When a public authority has entered into a contract with an individual and a problem crops up thereto, whether or not the aggrieved party can resort to Article 226 of the Constitution of India often arises. The law in this regard is well settled and is as follows;
(i) When public authority has already entered into a contract the relations are no longer governed by Constitutional provisions but by contract.
(ii) Within the field of contract violation of a Constitutional provision including Article 14 thereof cannot arise and all that a party can claim are only rights under a contract and such rights can be enforced only through Civil Proceedings and not through Writ Proceedings, which are inapt for deciding disputed questions of fact.
(iii) The State or its agency or instrumentality, and the private party stand on the same footing in the Law of Contract. State does not enjoy any special Governmental or statutory power,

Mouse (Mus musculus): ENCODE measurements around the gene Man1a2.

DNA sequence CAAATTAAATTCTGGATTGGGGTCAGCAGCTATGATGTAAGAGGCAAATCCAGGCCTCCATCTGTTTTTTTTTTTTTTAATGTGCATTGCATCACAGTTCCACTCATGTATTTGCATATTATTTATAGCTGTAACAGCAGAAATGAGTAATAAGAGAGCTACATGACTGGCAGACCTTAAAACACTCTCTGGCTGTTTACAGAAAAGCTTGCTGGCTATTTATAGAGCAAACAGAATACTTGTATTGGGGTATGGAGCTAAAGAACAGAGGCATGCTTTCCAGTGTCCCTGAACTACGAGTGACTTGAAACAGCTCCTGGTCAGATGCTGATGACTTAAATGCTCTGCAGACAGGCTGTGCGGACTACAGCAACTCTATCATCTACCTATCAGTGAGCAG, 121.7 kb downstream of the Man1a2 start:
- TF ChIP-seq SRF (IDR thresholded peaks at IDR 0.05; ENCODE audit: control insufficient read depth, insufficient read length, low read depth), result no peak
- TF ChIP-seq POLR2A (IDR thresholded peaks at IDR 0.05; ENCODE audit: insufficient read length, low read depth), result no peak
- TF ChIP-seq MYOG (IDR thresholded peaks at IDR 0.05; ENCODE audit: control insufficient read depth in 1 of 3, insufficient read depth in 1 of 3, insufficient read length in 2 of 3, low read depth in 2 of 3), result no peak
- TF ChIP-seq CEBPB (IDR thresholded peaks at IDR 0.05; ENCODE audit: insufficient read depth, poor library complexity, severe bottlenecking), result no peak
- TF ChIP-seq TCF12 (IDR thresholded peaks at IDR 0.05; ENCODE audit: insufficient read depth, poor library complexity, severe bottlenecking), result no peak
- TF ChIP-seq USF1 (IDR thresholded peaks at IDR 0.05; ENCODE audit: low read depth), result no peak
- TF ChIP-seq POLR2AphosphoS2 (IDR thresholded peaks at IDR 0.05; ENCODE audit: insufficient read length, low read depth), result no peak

(iv) Nor will principles of natural justice essential to State action in other contexts have any relevance or application when the impugned action is in pursuance of a contract.
The only exceptions being:
(i) When the contract is in exercise of a statutory power;
(ii) Where State is liable pursuant to promissory estoppel;
(iii) Where State is at ‘threshold’ of entering into contract in choosing the other party with which it wishes to deal.
KARNATAKA HIGH COURT -CHAMUNDI ROLLER FLOUR MILLS LTD.Vs. SENIOR REGIONAL MANAGER, FCI [(1992) ILR(Karnataka) 2160 : (1992) 1 KantLJ 579]
Categories: Article 226 of Indian Constitution